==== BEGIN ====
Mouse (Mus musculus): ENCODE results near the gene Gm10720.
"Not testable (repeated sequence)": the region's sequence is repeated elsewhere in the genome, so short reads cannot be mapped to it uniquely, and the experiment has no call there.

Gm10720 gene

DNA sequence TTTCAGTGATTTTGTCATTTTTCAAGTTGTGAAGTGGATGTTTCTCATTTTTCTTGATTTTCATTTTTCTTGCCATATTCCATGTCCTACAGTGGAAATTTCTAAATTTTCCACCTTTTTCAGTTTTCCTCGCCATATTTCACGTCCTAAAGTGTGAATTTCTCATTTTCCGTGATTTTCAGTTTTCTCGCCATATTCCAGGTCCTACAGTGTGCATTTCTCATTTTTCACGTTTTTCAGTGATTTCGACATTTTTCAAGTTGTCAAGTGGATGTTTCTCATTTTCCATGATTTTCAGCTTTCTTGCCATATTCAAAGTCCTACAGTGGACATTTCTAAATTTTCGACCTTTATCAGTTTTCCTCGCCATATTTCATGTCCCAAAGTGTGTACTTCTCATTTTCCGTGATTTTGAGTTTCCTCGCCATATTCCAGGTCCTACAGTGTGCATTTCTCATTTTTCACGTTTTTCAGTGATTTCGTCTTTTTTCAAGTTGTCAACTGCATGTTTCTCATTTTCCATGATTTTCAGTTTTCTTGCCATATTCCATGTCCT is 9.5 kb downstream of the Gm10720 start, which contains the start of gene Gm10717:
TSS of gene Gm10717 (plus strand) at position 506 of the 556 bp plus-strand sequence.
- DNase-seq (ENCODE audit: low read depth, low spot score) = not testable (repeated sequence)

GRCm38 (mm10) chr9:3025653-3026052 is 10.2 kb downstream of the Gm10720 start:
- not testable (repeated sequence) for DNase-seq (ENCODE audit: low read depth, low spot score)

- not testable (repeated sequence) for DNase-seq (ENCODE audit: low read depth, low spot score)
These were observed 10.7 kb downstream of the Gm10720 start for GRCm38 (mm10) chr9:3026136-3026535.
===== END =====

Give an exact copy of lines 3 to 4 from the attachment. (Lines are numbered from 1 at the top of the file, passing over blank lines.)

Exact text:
Gm10720 gene

DNA sequence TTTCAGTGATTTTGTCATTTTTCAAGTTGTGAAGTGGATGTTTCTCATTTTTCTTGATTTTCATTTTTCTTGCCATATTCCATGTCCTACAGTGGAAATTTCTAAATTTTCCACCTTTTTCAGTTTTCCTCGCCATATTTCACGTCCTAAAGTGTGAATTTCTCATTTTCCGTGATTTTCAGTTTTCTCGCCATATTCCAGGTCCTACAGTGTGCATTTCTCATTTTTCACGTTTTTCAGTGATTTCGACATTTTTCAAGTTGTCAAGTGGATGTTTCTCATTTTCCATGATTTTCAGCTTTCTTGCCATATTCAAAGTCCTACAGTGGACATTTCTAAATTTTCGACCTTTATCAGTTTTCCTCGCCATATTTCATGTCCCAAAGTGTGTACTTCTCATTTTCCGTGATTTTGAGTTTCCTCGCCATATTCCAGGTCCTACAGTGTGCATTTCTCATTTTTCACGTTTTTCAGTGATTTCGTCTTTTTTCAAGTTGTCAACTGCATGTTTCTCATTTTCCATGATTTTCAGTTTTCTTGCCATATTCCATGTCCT is 9.5 kb downstream of the Gm10720 start, which contains the start of gene Gm10717: